Internal Revenue Service agents targeted the Billy Graham Evangelistic Association and its offshoot Samaritan's Purse for extra scrutiny, says Franklin Graham, son of the organization's founder.
reports that Graham sent a letter to President Barack Obama on Tuesday. In it, Graham said he believes the audits were part of the IRS's admitted practice of targeting conservative and pro-Israel groups that came to light on Friday.
Graham says the organization, headquartered in North Carolina, ran statewide ads supporting a traditional marriage amendment in the state.
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In the fall, the ministry ran newspaper ads asking voters to "cast our ballots for candidates who base their decisions on biblical principles and support the nation of Israel." The ad concluded, "Vote for biblical values this November 6, and pray with me (Billy Graham) that America will remain one nation under God."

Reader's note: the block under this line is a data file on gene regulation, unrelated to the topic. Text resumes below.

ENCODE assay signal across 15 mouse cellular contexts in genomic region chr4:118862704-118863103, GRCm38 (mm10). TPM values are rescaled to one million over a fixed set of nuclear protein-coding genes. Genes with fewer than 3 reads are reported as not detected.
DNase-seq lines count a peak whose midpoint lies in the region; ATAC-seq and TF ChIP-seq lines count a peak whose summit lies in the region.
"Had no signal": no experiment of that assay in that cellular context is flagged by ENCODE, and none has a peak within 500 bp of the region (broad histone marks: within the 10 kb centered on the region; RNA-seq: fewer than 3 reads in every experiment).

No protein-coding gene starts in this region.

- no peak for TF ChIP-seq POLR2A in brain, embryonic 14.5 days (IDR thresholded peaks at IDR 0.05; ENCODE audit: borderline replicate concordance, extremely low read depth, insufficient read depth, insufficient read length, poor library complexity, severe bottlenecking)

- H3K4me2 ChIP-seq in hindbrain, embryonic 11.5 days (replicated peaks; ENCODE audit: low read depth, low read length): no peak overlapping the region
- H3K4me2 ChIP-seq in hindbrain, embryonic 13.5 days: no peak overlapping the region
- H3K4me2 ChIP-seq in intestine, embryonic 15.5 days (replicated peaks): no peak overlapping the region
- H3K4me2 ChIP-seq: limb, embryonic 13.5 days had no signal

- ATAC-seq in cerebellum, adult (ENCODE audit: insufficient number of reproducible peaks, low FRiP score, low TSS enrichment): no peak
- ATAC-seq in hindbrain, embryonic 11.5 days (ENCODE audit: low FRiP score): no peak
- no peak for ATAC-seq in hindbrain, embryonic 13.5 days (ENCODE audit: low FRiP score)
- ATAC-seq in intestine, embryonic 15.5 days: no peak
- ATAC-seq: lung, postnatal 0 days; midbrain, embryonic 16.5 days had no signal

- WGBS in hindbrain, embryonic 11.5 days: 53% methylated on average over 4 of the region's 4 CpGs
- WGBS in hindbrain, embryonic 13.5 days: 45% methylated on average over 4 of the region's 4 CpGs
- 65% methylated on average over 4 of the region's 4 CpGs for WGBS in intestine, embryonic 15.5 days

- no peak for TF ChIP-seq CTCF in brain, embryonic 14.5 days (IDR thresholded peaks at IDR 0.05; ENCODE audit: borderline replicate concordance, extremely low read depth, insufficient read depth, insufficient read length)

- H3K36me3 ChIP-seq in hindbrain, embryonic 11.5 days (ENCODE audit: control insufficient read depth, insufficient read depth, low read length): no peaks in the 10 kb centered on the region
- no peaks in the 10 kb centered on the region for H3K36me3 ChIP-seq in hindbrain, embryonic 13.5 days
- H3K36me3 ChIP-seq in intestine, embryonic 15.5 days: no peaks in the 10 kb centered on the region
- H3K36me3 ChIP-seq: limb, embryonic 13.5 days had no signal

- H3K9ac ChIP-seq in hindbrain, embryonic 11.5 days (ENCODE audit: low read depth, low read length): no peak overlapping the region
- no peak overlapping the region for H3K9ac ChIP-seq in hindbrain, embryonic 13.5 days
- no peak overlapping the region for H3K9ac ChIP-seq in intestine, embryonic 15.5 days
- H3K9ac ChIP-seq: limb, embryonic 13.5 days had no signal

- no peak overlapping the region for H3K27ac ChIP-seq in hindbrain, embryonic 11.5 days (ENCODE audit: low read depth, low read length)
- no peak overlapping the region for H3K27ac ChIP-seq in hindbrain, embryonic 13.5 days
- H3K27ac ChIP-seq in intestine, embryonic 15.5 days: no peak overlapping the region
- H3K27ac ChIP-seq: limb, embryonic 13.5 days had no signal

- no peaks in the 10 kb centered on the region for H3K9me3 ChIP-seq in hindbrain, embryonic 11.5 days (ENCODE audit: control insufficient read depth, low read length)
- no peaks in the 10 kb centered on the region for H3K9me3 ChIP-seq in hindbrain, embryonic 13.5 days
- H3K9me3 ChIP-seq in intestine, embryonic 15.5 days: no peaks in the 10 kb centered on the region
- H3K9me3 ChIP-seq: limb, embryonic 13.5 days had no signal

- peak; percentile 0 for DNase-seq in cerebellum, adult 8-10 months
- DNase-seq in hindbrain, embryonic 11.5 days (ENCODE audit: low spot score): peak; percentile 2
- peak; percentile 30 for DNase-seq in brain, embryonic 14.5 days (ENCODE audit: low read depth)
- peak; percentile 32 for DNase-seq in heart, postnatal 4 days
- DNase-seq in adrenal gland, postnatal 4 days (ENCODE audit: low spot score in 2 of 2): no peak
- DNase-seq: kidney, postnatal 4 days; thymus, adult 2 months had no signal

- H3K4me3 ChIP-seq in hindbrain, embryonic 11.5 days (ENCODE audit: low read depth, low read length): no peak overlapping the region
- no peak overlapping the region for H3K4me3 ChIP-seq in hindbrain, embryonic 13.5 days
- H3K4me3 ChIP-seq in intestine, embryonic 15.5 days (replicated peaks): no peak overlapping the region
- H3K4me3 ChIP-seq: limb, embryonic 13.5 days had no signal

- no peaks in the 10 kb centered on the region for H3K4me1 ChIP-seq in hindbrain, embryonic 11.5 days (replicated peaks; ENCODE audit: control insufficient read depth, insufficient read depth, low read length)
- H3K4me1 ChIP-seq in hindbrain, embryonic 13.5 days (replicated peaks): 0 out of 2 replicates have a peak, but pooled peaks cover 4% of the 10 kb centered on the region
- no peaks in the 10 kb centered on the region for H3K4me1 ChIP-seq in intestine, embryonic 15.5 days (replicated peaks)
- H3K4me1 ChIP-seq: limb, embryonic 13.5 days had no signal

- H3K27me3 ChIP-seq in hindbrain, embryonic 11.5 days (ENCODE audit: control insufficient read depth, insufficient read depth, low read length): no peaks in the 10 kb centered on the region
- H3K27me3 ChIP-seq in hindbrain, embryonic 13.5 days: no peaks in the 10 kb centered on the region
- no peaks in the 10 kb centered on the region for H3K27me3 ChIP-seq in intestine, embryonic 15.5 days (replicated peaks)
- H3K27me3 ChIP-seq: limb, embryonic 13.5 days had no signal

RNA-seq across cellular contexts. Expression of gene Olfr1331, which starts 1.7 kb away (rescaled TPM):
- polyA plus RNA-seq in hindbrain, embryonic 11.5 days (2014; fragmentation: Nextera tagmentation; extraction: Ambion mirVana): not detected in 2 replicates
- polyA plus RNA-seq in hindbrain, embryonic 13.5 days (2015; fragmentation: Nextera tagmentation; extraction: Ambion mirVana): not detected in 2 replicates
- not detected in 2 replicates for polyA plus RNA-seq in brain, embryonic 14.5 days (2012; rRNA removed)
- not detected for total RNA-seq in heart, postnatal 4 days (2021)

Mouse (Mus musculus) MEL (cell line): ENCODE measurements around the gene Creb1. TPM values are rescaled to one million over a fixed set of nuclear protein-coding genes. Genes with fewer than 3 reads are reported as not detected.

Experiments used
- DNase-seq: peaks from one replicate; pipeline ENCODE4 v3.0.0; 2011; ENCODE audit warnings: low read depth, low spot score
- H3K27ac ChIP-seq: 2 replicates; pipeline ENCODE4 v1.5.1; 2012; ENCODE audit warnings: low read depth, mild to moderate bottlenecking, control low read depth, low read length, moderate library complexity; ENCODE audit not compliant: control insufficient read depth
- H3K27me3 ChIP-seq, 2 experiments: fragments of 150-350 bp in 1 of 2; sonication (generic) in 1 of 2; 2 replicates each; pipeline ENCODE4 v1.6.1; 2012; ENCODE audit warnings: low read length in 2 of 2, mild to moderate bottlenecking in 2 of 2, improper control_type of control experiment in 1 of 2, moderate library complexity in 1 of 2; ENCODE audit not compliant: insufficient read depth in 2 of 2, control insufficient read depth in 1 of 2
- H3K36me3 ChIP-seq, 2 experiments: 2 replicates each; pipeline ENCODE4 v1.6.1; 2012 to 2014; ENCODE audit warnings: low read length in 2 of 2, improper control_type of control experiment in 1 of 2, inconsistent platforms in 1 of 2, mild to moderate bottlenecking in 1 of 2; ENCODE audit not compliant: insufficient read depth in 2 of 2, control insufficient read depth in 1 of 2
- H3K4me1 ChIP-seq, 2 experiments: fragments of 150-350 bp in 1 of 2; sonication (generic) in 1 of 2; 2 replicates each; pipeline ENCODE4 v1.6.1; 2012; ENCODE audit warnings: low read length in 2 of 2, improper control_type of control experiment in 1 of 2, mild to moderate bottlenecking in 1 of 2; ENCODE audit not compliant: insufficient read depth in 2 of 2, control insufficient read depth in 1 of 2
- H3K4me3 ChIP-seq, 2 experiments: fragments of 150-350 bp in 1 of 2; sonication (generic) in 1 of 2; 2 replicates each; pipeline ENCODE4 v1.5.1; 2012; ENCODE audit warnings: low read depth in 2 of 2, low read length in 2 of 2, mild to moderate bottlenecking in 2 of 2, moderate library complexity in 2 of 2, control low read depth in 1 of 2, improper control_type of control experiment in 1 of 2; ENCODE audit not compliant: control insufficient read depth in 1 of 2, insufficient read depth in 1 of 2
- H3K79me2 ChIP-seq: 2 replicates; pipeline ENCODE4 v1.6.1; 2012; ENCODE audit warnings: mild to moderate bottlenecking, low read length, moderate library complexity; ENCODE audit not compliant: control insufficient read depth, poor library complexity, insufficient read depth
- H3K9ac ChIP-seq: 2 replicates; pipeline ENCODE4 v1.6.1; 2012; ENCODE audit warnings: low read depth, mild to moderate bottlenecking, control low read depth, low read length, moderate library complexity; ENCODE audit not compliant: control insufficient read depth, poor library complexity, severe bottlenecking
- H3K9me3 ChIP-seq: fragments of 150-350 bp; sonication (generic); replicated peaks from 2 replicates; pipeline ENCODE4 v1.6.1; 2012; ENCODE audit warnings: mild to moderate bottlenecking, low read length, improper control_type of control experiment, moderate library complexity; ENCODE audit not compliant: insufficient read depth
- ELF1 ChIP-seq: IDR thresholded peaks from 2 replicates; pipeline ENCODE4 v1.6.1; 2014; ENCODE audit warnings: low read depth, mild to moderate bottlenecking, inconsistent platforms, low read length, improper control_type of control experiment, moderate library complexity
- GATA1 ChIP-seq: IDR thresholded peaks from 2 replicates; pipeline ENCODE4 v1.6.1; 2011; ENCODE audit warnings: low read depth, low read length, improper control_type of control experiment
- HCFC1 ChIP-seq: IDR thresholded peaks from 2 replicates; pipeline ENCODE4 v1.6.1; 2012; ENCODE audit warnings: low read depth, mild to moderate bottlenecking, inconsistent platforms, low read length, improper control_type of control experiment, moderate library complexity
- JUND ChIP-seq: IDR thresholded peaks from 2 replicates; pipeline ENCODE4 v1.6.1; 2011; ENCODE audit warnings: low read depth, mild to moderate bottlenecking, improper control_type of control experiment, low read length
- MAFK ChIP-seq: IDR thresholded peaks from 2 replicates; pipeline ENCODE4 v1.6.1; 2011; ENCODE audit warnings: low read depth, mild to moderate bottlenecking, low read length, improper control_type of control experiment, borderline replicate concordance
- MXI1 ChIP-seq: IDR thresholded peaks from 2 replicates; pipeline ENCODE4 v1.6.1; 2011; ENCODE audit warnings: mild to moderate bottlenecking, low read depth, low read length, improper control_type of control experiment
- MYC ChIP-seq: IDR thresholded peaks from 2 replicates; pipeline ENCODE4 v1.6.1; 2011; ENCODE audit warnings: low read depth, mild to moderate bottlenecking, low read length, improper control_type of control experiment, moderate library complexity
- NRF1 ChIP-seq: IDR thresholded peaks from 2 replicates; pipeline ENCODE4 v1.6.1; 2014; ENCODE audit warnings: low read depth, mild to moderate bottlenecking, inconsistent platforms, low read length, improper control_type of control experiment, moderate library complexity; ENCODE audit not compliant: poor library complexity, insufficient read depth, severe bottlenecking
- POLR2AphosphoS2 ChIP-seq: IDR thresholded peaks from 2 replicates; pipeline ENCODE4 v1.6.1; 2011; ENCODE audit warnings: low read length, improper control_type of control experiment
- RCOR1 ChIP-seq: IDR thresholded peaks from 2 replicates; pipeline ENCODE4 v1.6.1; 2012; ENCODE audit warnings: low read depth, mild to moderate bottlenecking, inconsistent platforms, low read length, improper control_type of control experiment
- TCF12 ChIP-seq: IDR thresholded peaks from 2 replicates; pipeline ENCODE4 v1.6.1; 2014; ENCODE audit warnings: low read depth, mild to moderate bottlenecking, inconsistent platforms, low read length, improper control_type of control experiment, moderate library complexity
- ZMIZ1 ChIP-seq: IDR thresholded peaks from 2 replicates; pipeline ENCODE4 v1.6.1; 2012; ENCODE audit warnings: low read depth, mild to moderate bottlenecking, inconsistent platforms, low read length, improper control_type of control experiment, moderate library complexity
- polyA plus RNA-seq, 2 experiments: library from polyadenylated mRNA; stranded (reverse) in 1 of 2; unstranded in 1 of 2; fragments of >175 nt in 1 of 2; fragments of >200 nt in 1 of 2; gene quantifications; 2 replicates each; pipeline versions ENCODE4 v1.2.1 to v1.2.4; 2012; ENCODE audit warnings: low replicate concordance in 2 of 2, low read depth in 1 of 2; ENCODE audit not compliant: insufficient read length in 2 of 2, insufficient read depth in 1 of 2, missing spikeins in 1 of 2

Franklin Graham's letter says the ads were bought with funds donated specifically for that purpose.
After seeing news reports of IRS agents seeking additional information from groups with "tea party" and "conservative" in their names — or groups that support Israel or seek "to make America a better place to live" — Graham said he believes the audits of his organizations were not a coincidence or justifiable.
Graham said that after the election he received word that both organizations would be allowed to keep their tax-exempt status. But in the meantime the agents wasted taxpayers' money on the audits, and the ministry wasted donated funds during the time and effort staff spent assisting the agents.
Graham said he believes someone in the administration was trying to intimidate the ministry. He called the actions "morally wrong and unethical," adding that "some would call it "un-American.'"
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